This course is intended to give students first-hand knowledge of tropical biology and the issues surrounding conservation of biodiversity in a developing nation. It does so in the context of an intensive foreign study tour in Ecuador. The course includes travel to different tropical habitats, independent field projects, written and oral presentation of results, guided natural history exploration, and interaction with local and international scientists.
Teaching Fellow: Andrew Muehleisen
The course meets in Spring 2017, Tuesdays 3:30 -4:50pm, with a mandatory field trip to Ecuador over Spring Break (tentative field trip dates: March 12-23).
This course provides a broad overview of the ecology, conservation and management of tropical habitats, with an emphasis on active learning and developing independent research projects carried out during the field trip. Using a case study approach, topics covered will include patterns of biodiversity, tropical forest structure and function, reforestation, species interactions and coevolution, climate change, ecosystem services and human land use. We will visit a variety of tropical ecosystems and hear first-hand from scientists about current research in the field.
Students will undertake two short-term research projects, and also learn basic identification and natural history of tropical plant, bird, mammal and insect species. The course will include weekly seminars on-campus and a mandatory field trip during Spring Break in Ecuador, a country famous for its high biological, cultural and economic diversity.
This is a course in field ecology in a foreign country. Students should expect to spend most of each day outside in the natural tropical environment under adverse conditions. A good degree of base physical fitness is expected and all typical health preparations for visit to a tropical country are required. It will be hot and humid. There will be biting insects. There is a (small) risk of serious illness. Ecuadorian culture is very different from the US.
Successful students will be able to:
We will meet Tuesdays 3:30 -4:50pm in OML 201, both in preparation for the field trip, and afterwards to prepare the written papers and oral presentations.
|01/17/16||Intro to Tropical Ecology||Jetz, Queenborough|
|01/24/16||People of Ecuador||Ribieras (Anthro.)|
|01/31/16||Plant ecology, ID||Queenborough|
|02/14/16||Primates and other vertebrates||Fernandez-Duque (Anthro.), Jetz|
|02/29/16||Peabody (plants, insects, verts) in muerto||Queenborough, Jetz|
|03/07/16||Group project planning||Queenborough, Jetz|
In these classes we will work through key stages in writing up a scientific paper. Each group will present to be critiqued by students and faculty.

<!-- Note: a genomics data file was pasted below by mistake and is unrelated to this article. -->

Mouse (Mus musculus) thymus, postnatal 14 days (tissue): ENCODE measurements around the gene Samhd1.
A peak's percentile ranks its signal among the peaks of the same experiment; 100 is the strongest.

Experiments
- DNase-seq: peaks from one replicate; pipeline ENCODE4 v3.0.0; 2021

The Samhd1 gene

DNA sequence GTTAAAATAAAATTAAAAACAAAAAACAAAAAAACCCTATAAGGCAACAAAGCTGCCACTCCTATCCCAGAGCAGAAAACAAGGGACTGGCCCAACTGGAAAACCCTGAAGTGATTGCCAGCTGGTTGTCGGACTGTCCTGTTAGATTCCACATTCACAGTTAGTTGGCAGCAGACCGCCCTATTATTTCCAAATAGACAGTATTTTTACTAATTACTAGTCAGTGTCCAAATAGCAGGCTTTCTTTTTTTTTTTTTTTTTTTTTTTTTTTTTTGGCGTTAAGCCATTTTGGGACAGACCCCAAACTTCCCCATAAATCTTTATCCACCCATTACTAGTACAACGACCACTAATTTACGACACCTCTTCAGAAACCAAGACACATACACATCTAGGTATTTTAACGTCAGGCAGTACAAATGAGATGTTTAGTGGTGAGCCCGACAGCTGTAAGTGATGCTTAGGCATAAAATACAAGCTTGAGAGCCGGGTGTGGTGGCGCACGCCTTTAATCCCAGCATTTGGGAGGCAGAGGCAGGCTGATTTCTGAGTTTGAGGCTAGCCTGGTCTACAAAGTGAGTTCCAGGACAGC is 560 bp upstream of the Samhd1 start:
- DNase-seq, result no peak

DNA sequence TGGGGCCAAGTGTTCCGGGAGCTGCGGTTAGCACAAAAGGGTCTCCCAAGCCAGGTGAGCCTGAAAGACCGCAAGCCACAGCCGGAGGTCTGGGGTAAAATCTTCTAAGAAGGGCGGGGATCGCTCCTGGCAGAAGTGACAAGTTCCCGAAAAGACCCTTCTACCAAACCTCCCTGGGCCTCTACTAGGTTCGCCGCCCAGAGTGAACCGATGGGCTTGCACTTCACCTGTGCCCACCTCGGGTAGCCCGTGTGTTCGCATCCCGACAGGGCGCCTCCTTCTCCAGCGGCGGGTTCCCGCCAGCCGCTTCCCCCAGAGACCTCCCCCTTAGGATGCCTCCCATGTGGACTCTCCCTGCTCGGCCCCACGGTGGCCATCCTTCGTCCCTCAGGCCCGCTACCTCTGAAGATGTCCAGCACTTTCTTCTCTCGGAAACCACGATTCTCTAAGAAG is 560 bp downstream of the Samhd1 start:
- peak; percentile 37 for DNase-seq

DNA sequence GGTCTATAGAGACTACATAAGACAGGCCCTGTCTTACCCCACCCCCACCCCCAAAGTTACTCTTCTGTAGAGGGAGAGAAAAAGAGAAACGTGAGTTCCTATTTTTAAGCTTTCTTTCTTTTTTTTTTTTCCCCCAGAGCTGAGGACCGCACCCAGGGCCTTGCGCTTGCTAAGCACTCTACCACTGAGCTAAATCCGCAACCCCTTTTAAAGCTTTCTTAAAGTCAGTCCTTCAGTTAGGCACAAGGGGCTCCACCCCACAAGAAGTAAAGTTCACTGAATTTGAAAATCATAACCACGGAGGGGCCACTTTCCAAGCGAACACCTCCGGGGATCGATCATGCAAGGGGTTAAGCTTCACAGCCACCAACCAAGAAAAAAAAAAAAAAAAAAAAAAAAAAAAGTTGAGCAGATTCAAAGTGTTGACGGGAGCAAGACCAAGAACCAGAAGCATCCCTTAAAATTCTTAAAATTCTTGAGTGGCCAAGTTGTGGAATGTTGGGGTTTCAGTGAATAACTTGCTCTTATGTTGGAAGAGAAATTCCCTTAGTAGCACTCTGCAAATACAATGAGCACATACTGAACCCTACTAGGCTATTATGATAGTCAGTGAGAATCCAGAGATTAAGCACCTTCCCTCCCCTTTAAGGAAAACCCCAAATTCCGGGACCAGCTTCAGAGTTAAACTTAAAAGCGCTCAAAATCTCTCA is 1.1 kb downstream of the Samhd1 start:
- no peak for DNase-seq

|03/28/16||Data analysis lab @ CSSSI (come with data entered and ready to analyse).|
|04/04/16||Main message, working abstract, title/s|
|04/25/16||Presentations of individual projects|
Students will be assessed through the following:
Collection or photography and identification animals and plants. (10%)
Peer-review of the papers. (10%)
General conduct/participation in Ecuador. (10%)
November 30: Course application
December 10: Course commitment and deposit ($500)
April 22: Submission of both papers
April 29: Peer reviews
May 10: Final versions of both papers
Kricher, J. 1999. A Neotropical Companion. 2nd Ed. Princeton University Press.
Forsyth, A. & Miyata, K. 2011. Tropical Nature: Life and death in the rain forests of Central and South America. Simon & Schuster.
Leigh, E.J. 1999. Tropical Forest Ecology: A view from Barro Colorado Island. Oxford University Press.
Kane, J. 1995. Savages. Knopf.
Elliot, E. 1986. Through Gates of Splendor: The event that shocked the world, changed a people, and inspired a nation. Tyndale House.
Copies of these books will be available for use during the course.
Borrer, D.J. & White, R.E. 1998. A Field Guide to Insects: America north of Mexico. Peterson Field Guides. Houghton Mifflin Harcourt.
Utteridge, T. & Bramley, G. Tropical Plant Families Identification Handbook. Royal Botanic Gardens Kew.
Smith, N., Mori, S., Henderson, A., Stevenson, D.W. & Heald, S.V. 2004. Flowering Plants of the Neotropics. Princeton University Press.
Keller, R. 2009. Identification of Tropical Woody Plants in the Absence of Flowers. Birkhauser.
Fisher, B.L. & Cover, S.P. 2007. Ants of North America: A guide to the genera. University of California Press.
Gentry, A.H. 1993. A Field Guide to the Families and Genera of Woody Plants of Northwest South America. Conservation International, Washington, DC.
Perez, A.J., Hernandez, C., Romero-Saltos, H., Valencia, R. 2014. Arboles Emblematicos de Yasuni, Ecuador. Herbario QCA.
Valencia, R., Montufar, R., Navarrete, H., Balslev, H. (eds). 2013. Palms Ecuatorianas: Biologia y uso sostenible. Herbario QCA. PUCE.
Emmons. L.H. and Feer, F. 1997. Neotropical Rainforest Mammals: A field guide. University of Chicago Press.
Cornejo, F. & Janovec, J. 2010. Seeds of Amazonian Plants. Princeton University Press.
Ridgley, R. & Greenfield, P.J. 2001. The Birds of Ecuador. Cornell University Press.
McMullan, M. & Navarrete, L. 2013. Fieldbook of the Birds of Ecuador including the Galapagos Islands Paperback. Fundacion de Conservacion Jocotoco.
There are no good field guides to Ecuadorian or Amazonian herps or insects.
Duellman, W.E. 1978. The biology of an equatorial herpetofauna in Amazonian Ecuador. University of Kansas Publications, Museum of Natural History. Miscellaneous Publication No. 65.
Map of Life: https://mol.org/
Yasuni Scientific Research Station: http://www.yasuni.ec/inicio/
Nature and Culture International: https://natureandculture.org/